Black storm clouds, herded across the Colorado sky by gusty wind, threatened rain as 8,000 Missouri Synod Lutherans gathered for the opening of their forty-eighth regular convention. The first meeting was held in Red Rock Amphitheater outside Denver on a mid-July evening. Helmeted police with billy clubs were stationed beside the stage—ready, perhaps, for the portended appearance of black militant James Forman. He never showed up, and the rain held off.
But an ominous shadow seemed to remain over the convention. Outgoing synod president Dr. Oliver R. Harms encapsuled the mood of the eight-day assembly, noting that the church was “saturated with rumor, suspicion, and competition of all kinds.” Clouds of mistrust separating conservative and liberal forces never quite lifted.
The chief thunderheads hung over the election of new president Dr. Jacob A. O. Preus (see next page), a theological conservative—even in the conservative three million-member denomination, and the thorny, hotly debated, issue of altar and pulpit fellowship with the sister American Lutheran Church.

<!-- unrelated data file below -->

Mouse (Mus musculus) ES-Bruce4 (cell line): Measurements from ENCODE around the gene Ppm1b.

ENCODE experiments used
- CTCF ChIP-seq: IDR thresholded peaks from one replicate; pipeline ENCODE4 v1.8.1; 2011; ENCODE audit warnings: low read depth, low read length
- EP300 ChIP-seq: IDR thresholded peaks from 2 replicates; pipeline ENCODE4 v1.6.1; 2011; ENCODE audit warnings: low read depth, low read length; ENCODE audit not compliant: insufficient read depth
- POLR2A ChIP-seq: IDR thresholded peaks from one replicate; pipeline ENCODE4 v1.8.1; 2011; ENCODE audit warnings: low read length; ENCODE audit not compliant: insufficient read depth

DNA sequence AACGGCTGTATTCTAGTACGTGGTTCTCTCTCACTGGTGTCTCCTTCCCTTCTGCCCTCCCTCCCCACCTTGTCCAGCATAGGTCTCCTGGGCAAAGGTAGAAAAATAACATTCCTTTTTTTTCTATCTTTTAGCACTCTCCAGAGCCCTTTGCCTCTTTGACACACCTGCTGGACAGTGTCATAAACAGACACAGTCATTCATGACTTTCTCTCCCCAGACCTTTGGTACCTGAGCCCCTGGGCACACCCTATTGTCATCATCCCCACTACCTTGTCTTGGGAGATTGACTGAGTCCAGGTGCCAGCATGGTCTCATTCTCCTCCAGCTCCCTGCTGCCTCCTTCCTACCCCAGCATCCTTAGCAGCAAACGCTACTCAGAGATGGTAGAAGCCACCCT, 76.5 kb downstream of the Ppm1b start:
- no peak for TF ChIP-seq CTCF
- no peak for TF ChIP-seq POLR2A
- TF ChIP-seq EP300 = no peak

The fellowship plan—everyone’s major preoccupation—was approved after hours of tedious discussion at the end of the convention’s fifth day. At one point, sixty-five persons were lined up at mikes waiting to speak. The secret ballot gave 522 votes for fellowship and 438 against.
Fellowship with the 2.7 million-member ALC means that ministers of either denomination may preach in the other’s churches and allows for intercommunion between them. It does not involve an official merger.
Reaction against fellowship (thirteen of thirty-seven synod district presidents had publicly opposed it) centered on three sore spots: ...1
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